Goodbye to Margarita Estella, a benchmark in the world of sculpture

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Updated:04/02/2020 01: 48h

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Daughter of the prestigious professor of Medicine José Estella Bermúdez de Castro, the historian Margarita M. Estella Marcos, born in Zaragoza on September 29, 1930, died in Madrid on March 22 at the age of eighty-nine. His contribution was extraordinary in the field of studies of the European eboraria, Hispanic-Filipino, Luso-Indian and Spanish-American, of which it is without a doubt international authority. No less important and no less numerous are his works devoted to Spanish and Italian sculpture of the sixteenth and seventeenth centuries, which are works of obligatory reference in the framework of this field of study.

He was part of an important generation of art historians – of which there are few now – trained in the heat of Diego Angulo, director of the Diego Velázquez Institute of the CSIC, at a decisive moment of international opening and search for the specialization of our discipline. Angulo was always aware of the need to train specialists in non-Spanish subjects, with critical capacity and knowledge, and he looked for the means so that they could train and function on equal terms, men and women, within international academic circles. One of the gaps in our historiography was the ivory sculpture study, a task that entrusted Margarita upon entering the institution as a fellow in 1957.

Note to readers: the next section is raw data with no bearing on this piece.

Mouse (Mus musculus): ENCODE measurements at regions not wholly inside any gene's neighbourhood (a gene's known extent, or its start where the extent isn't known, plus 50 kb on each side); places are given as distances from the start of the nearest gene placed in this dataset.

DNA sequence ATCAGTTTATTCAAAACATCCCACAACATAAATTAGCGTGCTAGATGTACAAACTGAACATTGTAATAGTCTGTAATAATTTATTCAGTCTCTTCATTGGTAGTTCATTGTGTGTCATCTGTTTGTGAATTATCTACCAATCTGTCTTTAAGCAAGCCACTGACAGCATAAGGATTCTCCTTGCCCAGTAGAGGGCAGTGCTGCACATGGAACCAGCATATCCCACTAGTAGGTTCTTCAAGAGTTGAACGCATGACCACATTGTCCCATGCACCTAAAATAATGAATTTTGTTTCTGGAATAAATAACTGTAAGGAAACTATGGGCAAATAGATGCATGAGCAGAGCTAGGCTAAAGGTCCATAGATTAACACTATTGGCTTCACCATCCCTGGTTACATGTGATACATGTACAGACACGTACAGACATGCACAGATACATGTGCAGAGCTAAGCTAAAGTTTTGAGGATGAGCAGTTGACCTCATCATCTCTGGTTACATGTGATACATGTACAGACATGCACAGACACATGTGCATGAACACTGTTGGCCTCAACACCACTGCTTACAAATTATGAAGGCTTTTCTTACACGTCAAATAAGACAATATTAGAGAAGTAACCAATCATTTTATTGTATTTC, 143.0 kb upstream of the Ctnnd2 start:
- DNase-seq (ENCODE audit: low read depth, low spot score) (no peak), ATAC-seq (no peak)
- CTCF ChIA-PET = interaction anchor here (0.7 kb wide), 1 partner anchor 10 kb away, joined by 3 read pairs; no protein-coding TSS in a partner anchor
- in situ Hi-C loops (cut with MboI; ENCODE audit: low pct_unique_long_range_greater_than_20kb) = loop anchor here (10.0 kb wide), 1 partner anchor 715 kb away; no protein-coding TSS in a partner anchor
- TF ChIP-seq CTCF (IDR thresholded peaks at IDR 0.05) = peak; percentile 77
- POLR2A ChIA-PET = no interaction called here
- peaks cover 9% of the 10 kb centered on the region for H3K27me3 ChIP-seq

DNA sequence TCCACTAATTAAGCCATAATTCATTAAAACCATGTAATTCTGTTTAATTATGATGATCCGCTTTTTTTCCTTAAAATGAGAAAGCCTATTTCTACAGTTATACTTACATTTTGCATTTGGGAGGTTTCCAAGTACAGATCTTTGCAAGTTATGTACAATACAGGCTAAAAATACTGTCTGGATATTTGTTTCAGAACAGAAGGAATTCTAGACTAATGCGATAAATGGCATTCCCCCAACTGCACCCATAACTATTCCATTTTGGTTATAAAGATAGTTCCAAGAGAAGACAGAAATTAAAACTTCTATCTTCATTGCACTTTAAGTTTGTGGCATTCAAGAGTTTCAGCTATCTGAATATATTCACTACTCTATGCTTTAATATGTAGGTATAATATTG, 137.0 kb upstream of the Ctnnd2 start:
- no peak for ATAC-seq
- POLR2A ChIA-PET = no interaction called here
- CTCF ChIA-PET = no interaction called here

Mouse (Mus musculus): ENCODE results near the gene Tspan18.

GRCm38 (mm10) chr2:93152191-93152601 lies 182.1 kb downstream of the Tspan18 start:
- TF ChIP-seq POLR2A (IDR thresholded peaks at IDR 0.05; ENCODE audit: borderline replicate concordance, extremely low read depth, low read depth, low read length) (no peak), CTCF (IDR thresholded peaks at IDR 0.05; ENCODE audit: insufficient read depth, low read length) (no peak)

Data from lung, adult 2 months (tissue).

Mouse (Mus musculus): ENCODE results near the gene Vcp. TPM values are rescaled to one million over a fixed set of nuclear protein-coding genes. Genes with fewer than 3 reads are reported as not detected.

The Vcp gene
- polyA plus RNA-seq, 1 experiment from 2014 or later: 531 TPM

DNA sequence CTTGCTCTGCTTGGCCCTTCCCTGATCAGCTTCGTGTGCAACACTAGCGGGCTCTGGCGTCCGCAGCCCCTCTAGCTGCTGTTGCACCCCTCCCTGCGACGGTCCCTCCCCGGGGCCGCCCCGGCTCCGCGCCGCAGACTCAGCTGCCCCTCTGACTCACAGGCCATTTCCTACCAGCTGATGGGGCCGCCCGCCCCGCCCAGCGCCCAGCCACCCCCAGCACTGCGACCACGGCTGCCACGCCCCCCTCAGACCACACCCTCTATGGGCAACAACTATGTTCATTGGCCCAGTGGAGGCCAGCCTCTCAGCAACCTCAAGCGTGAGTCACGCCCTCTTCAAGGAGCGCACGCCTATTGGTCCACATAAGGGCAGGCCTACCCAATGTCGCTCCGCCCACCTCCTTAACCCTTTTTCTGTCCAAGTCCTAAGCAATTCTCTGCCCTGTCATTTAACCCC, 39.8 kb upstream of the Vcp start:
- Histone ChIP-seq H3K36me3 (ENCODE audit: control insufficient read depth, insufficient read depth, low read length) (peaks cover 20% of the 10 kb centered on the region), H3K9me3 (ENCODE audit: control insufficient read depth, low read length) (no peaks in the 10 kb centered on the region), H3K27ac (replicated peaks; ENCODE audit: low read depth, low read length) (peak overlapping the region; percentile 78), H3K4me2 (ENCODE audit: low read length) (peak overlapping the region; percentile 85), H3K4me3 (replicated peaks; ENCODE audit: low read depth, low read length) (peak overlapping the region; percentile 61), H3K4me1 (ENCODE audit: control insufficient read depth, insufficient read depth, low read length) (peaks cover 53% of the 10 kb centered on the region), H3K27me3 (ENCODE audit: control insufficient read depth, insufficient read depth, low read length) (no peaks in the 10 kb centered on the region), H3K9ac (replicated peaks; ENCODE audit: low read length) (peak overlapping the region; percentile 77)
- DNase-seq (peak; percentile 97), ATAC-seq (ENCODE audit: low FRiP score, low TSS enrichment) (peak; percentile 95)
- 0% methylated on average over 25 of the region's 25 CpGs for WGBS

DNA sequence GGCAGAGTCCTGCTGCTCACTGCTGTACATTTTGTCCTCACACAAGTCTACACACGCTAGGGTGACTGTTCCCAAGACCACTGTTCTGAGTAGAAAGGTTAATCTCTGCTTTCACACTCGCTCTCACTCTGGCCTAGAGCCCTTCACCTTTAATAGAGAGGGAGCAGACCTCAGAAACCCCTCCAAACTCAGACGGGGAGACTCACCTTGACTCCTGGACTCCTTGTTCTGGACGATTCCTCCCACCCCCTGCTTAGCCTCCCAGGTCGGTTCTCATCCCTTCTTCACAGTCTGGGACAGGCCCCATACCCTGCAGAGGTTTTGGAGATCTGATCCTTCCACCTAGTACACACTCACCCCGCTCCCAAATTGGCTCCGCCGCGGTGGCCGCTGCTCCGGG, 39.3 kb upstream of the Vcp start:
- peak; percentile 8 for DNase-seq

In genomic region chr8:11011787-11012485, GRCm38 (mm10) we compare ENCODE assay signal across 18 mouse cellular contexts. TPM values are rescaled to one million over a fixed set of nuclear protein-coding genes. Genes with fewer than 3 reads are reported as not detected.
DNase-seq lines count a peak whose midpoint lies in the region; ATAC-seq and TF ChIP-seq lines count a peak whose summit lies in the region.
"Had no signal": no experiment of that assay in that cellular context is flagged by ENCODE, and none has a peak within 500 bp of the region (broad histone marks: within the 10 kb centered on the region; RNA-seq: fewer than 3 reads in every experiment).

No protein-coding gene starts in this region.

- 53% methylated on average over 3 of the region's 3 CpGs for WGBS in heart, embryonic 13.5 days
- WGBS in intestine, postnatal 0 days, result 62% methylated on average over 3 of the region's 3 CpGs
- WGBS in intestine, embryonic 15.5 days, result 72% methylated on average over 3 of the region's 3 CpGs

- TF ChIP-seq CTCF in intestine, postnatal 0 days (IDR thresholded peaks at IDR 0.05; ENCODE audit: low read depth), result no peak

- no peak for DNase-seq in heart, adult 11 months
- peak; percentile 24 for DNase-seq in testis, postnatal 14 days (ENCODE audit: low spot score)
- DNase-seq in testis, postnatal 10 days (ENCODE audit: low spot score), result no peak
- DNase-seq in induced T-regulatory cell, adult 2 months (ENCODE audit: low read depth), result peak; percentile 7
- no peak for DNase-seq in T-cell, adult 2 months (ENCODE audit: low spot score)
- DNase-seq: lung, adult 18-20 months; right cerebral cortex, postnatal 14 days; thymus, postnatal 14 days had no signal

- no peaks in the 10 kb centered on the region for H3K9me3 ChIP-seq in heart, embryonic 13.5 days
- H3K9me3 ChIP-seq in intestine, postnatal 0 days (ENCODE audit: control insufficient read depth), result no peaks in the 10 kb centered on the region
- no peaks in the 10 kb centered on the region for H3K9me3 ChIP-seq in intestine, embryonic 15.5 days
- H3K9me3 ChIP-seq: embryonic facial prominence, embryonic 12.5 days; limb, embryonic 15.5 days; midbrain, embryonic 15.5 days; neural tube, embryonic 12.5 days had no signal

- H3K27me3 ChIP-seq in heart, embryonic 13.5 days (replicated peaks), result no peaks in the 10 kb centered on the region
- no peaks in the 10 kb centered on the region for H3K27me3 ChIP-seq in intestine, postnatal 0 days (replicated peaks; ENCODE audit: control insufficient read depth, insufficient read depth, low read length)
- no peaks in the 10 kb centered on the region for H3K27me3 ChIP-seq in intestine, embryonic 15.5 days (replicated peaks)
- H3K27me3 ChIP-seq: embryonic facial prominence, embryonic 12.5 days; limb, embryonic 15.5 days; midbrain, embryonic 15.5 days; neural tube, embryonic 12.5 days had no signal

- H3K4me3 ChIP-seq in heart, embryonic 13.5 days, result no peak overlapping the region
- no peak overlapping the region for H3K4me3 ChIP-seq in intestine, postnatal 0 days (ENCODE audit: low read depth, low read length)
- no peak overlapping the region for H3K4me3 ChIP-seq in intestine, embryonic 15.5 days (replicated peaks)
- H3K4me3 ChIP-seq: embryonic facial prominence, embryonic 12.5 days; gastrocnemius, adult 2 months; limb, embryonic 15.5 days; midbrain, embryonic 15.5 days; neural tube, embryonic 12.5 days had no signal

Thanks to a grant from the Lázaro Galdiano Foundation, he stayed at the Kunsthistorisches Institut of the University of Bonn in 1960, a reference center in those years, where he began to prepare his study on medieval ivories that would see the light a few decades later. Her doctoral thesis, dedicated to Hispanic-Philippine sculpture, was defended in 1974 and published thanks to the auspices of her inseparable companion Elisa Bermejo. It also opened other avenues for research, such as that of Italian sculpture in Spanish gardening, or the presence and influence of Flemish sculpture in Spain, being pioneer in the field of artistic circulation, who finds a true starting point in his works, at a time when there was no talk of global art.

Corresponding member of the Hispanic Society of America (1987) and corresponding academic of the Royal Academy of Fine Arts of San Fernando (1996), I would like to underline his extraordinary generosity with young researchers. I was lucky enough to meet her at the headquarters of the CSIC Center for Historical Studies when she was a fellow and the council still had an institute for Art History, the Diego Velázquez on Calle Duque de Medinaceli, the seed of great historians and still a center of knowledge and knowledge. I will always remember his passion for the magazine “Archivo Español de Arte”, whose management he carried out with great responsibility. His loss leaves an indelible mark in many of us. Rest in peace.

Benito Navarrete

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